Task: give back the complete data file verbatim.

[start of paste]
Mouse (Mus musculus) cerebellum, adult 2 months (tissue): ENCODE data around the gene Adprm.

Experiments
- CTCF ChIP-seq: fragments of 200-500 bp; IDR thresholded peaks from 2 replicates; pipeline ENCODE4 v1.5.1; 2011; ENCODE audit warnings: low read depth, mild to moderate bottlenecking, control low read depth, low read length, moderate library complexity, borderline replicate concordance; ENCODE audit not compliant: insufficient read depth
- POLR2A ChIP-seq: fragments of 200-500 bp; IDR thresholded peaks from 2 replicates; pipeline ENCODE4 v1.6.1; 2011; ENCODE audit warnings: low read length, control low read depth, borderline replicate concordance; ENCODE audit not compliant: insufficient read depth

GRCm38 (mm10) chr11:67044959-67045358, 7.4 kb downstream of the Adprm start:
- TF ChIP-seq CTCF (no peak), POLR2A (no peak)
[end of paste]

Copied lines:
Mouse (Mus musculus) cerebellum, adult 2 months (tissue): ENCODE data around the gene Adprm.

Experiments
- CTCF ChIP-seq: fragments of 200-500 bp; IDR thresholded peaks from 2 replicates; pipeline ENCODE4 v1.5.1; 2011; ENCODE audit warnings: low read depth, mild to moderate bottlenecking, control low read depth, low read length, moderate library complexity, borderline replicate concordance; ENCODE audit not compliant: insufficient read depth
- POLR2A ChIP-seq: fragments of 200-500 bp; IDR thresholded peaks from 2 replicates; pipeline ENCODE4 v1.6.1; 2011; ENCODE audit warnings: low read length, control low read depth, borderline replicate concordance; ENCODE audit not compliant: insufficient read depth

GRCm38 (mm10) chr11:67044959-67045358, 7.4 kb downstream of the Adprm start:
- TF ChIP-seq CTCF (no peak), POLR2A (no peak)